Huawei, ZTE urge US to not designate them national security risks

Huawei said the US regulator’s action was ‘unlawful’, while ZTE said it has spent millions on a compliance programme.

An attendee wears a badge strip with the logo of Huawei and a sign for 5G at the World 5G Exhibition in Beijing, China November 22, 2019
Huawei has repeatedly denied US allegations of spying, and scored a big win last week when the United Kingdom announced it was giving the company a role in its new generation of telecoms infrastructure [File: Jason Lee/Reuters]

Huawei Technologies Co Ltd and ZTE Corp have asked the United States Federal Communications Commission (FCC) not to finalise its designation of the China tech giants as risks to US national security.

In November, the FCC voted 5-0 to initially designate Huawei and ZTE as national security risks in a move that would bar their US rural carrier customers from tapping an $8.5bn government fund to buy equipment.

Huawei said in a nearly 200-page filing with the FCC the action was “designed to implement a campaign by certain government officials, including members of Congress, to single out Huawei for burdensome and stigmatizing restrictions, put it out of business in the US, and impugn its reputation here and around the world.” It called the effort “unlawful and misguided.”

ZTE asked the FCC on Monday in a filing to “take additional time to assess ZTE’s enhancements in the area of US export control and economic sanctions compliance and security controls in ZTE products.”

ZTE added it has “spent hundreds of millions of dollars to implement a compliance programme relating to US export control compliance regulations.”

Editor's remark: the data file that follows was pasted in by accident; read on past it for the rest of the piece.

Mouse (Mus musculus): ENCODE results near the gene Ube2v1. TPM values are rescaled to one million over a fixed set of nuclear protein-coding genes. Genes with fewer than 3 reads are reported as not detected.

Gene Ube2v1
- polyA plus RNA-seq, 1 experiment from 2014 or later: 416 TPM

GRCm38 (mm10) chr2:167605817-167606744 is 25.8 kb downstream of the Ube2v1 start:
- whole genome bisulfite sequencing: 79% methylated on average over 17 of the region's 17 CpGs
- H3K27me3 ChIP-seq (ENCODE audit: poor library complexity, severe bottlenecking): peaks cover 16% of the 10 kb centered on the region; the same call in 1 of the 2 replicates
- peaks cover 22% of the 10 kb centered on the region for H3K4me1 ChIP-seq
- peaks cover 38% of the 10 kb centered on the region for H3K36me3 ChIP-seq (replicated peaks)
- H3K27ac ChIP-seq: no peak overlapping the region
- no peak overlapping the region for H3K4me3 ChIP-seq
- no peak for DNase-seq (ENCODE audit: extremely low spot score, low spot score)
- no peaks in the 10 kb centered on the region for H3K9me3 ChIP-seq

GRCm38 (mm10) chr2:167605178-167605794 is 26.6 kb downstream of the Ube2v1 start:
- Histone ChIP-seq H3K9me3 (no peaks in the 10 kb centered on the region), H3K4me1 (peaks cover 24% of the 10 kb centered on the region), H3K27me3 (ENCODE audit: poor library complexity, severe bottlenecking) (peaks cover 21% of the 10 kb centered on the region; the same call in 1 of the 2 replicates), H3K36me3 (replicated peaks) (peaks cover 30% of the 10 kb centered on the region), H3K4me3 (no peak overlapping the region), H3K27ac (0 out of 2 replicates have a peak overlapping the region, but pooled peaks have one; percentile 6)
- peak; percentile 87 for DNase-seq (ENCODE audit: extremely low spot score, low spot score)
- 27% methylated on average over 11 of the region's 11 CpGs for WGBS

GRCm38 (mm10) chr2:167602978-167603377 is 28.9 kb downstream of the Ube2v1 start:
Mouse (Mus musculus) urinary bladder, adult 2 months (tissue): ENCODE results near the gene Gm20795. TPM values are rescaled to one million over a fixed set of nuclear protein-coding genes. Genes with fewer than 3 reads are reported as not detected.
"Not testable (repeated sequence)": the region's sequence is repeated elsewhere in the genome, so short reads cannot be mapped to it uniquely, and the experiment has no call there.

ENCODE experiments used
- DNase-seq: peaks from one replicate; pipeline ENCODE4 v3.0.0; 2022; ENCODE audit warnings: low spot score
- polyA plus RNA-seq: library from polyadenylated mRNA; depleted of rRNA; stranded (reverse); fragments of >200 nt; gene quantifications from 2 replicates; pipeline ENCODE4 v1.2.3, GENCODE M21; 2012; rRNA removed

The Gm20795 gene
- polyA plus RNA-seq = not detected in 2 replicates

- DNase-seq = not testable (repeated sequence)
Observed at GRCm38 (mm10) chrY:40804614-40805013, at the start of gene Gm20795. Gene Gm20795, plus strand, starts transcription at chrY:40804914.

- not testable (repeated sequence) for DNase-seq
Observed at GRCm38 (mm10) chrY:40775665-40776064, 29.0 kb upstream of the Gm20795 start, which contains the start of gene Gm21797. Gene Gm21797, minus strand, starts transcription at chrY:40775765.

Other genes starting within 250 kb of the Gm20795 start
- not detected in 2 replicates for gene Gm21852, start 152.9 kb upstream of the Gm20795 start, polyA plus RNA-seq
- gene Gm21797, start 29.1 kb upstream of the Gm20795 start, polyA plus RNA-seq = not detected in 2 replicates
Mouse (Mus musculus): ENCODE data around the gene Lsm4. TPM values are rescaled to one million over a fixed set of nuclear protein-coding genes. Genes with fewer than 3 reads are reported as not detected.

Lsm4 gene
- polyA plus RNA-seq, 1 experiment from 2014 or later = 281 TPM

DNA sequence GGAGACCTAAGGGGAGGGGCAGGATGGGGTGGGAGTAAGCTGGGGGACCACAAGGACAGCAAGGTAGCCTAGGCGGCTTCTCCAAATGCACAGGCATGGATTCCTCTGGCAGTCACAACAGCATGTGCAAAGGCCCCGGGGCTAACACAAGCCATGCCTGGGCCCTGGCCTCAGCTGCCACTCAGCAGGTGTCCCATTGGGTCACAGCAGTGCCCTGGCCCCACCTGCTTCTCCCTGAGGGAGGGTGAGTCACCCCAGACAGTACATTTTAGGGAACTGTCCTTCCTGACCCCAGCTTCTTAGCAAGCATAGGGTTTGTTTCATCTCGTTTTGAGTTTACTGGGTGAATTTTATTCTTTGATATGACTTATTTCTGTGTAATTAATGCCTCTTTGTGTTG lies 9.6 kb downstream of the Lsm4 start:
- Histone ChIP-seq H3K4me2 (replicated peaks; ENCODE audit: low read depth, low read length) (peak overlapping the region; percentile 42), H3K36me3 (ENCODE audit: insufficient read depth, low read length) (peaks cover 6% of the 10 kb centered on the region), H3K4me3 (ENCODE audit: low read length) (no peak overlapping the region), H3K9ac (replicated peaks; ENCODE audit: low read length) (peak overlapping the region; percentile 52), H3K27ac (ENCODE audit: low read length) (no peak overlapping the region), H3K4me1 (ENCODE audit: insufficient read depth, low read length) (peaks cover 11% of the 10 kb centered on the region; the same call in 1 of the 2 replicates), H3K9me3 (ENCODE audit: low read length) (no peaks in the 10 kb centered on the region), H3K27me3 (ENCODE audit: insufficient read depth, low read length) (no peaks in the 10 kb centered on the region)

The commission left the final determination to the FCC’s Public Safety and Homeland Security Bureau, which could determine not to finalise the risk designation.

Such a move would run counter to the stance of US President Donald Trump‘s administration to date, after its blacklisting of Huawei in May sharply restricted the export of US hi-tech components to the company.

The administration has also tried with limited success to persuade its allies to bar Huawei, saying its equipment could potentially be used by Beijing for spying.

Huawei has repeatedly denied those allegations and scored a big win last week when the United Kingdom announced it was giving Huawei a role in its new generation of telecoms infrastructure.

In its November vote, the FCC proposed requiring that US carriers remove and replace equipment from Huawei and ZTE, also China-based, from existing networks.

The companies’ ties to the Chinese government and military apparatus and laws requiring their assistance in intelligence activities are why they pose a security risk, the FCC said.

Source: Reuters